Court rules that MPSC erred in approving DTE rate increase for smart meters.

13 Apr 2012

Photo credit: portland general via Flickr

Last week I blogged about the MPSC’s ongoing investigation into the health, privacy and cost implications of smart meters (700,000+ which have already been installed by various Michigan utilities).  DTE’s smart meter program took another hit earlier this week when the Michigan Court of Appeals (link to case here) ruled that the MPSC should have not permitted DTE to hike rates to pay for its program.  In his opinion, Judge Henry Saad stated that the nearly $37 million rate increase to fund the program was unreasonable because it was not supposed by substantive evidence.  Judge Saad wrote, “We will not rubber stamp a decision permitting such a substantial expenditure — a cost borne by the citizens of this state — that is not properly supported.”  In short, there was no evidence to show that the program (which allows the utility to remotely collect real-time data and shut-off electricity) provided any benefit to customers.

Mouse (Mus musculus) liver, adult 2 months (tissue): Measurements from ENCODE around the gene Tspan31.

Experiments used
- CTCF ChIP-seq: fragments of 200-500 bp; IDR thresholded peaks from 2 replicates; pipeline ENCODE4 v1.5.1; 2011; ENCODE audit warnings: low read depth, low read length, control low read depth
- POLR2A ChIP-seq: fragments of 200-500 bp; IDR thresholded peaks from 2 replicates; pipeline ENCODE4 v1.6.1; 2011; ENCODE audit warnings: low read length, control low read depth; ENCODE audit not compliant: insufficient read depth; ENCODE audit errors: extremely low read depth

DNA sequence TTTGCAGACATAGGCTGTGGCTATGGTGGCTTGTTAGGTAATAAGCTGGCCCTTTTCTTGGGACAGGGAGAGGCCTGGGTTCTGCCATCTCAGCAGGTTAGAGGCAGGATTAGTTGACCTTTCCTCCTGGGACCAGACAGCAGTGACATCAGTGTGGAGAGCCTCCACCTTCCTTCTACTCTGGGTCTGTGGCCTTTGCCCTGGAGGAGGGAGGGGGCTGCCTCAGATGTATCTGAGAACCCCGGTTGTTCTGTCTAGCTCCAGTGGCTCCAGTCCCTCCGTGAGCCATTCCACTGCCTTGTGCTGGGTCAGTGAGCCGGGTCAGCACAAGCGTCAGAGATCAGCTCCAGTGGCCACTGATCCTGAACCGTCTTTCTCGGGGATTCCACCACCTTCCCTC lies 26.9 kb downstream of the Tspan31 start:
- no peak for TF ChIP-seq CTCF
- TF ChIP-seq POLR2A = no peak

The court remanded the matter for the MPSC to conduct a full hearing on the cost benefits of the program.  Between its own internal investigation and yesterday’s court decision, the MPSC has a lot of work to do on this matter.


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